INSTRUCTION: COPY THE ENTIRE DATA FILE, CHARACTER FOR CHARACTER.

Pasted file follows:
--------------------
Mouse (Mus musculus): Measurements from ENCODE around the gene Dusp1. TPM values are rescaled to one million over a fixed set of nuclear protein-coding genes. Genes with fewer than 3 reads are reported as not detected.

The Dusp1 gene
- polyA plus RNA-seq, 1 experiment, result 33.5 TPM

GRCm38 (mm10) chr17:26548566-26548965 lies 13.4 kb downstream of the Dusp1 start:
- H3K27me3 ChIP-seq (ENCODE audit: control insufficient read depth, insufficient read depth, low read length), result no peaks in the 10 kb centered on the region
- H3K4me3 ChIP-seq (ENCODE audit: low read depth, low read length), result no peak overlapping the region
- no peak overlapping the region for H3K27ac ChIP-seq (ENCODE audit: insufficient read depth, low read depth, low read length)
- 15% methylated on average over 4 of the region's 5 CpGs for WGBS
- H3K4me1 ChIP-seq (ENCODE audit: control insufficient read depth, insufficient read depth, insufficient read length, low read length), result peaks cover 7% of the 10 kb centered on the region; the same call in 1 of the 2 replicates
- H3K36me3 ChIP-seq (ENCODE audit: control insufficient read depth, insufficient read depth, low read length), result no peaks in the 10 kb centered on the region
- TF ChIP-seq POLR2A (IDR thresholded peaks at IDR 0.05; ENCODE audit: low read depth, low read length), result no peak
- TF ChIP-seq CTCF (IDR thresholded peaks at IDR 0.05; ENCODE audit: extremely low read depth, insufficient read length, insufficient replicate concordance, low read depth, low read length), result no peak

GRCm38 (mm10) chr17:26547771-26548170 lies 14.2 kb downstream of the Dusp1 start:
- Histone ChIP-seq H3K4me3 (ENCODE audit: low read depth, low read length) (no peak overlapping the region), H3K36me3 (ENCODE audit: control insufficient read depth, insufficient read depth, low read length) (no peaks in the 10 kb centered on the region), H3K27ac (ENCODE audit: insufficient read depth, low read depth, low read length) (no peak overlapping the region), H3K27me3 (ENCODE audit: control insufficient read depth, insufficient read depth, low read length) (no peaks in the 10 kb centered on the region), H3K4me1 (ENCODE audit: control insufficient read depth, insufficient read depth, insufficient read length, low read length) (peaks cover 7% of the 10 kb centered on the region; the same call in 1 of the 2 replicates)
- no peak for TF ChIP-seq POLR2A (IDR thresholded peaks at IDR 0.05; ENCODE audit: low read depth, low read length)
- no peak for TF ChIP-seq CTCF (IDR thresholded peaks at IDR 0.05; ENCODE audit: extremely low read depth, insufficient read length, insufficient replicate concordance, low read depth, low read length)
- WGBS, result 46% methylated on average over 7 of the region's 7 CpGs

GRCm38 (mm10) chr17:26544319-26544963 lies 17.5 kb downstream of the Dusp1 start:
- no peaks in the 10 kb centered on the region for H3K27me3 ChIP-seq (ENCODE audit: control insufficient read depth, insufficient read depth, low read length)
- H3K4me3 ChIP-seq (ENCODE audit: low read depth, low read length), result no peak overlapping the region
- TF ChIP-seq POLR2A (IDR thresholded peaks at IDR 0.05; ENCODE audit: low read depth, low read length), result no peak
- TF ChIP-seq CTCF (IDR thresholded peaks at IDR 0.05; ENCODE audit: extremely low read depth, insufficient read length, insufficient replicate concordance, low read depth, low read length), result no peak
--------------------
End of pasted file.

Mouse (Mus musculus): Measurements from ENCODE around the gene Dusp1. TPM values are rescaled to one million over a fixed set of nuclear protein-coding genes. Genes with fewer than 3 reads are reported as not detected.

The Dusp1 gene
- polyA plus RNA-seq, 1 experiment, result 33.5 TPM

GRCm38 (mm10) chr17:26548566-26548965 lies 13.4 kb downstream of the Dusp1 start:
- H3K27me3 ChIP-seq (ENCODE audit: control insufficient read depth, insufficient read depth, low read length), result no peaks in the 10 kb centered on the region
- H3K4me3 ChIP-seq (ENCODE audit: low read depth, low read length), result no peak overlapping the region
- no peak overlapping the region for H3K27ac ChIP-seq (ENCODE audit: insufficient read depth, low read depth, low read length)
- 15% methylated on average over 4 of the region's 5 CpGs for WGBS
- H3K4me1 ChIP-seq (ENCODE audit: control insufficient read depth, insufficient read depth, insufficient read length, low read length), result peaks cover 7% of the 10 kb centered on the region; the same call in 1 of the 2 replicates
- H3K36me3 ChIP-seq (ENCODE audit: control insufficient read depth, insufficient read depth, low read length), result no peaks in the 10 kb centered on the region
- TF ChIP-seq POLR2A (IDR thresholded peaks at IDR 0.05; ENCODE audit: low read depth, low read length), result no peak
- TF ChIP-seq CTCF (IDR thresholded peaks at IDR 0.05; ENCODE audit: extremely low read depth, insufficient read length, insufficient replicate concordance, low read depth, low read length), result no peak

GRCm38 (mm10) chr17:26547771-26548170 lies 14.2 kb downstream of the Dusp1 start:
- Histone ChIP-seq H3K4me3 (ENCODE audit: low read depth, low read length) (no peak overlapping the region), H3K36me3 (ENCODE audit: control insufficient read depth, insufficient read depth, low read length) (no peaks in the 10 kb centered on the region), H3K27ac (ENCODE audit: insufficient read depth, low read depth, low read length) (no peak overlapping the region), H3K27me3 (ENCODE audit: control insufficient read depth, insufficient read depth, low read length) (no peaks in the 10 kb centered on the region), H3K4me1 (ENCODE audit: control insufficient read depth, insufficient read depth, insufficient read length, low read length) (peaks cover 7% of the 10 kb centered on the region; the same call in 1 of the 2 replicates)
- no peak for TF ChIP-seq POLR2A (IDR thresholded peaks at IDR 0.05; ENCODE audit: low read depth, low read length)
- no peak for TF ChIP-seq CTCF (IDR thresholded peaks at IDR 0.05; ENCODE audit: extremely low read depth, insufficient read length, insufficient replicate concordance, low read depth, low read length)
- WGBS, result 46% methylated on average over 7 of the region's 7 CpGs

GRCm38 (mm10) chr17:26544319-26544963 lies 17.5 kb downstream of the Dusp1 start:
- no peaks in the 10 kb centered on the region for H3K27me3 ChIP-seq (ENCODE audit: control insufficient read depth, insufficient read depth, low read length)
- H3K4me3 ChIP-seq (ENCODE audit: low read depth, low read length), result no peak overlapping the region
- TF ChIP-seq POLR2A (IDR thresholded peaks at IDR 0.05; ENCODE audit: low read depth, low read length), result no peak
- TF ChIP-seq CTCF (IDR thresholded peaks at IDR 0.05; ENCODE audit: extremely low read depth, insufficient read length, insufficient replicate concordance, low read depth, low read length), result no peak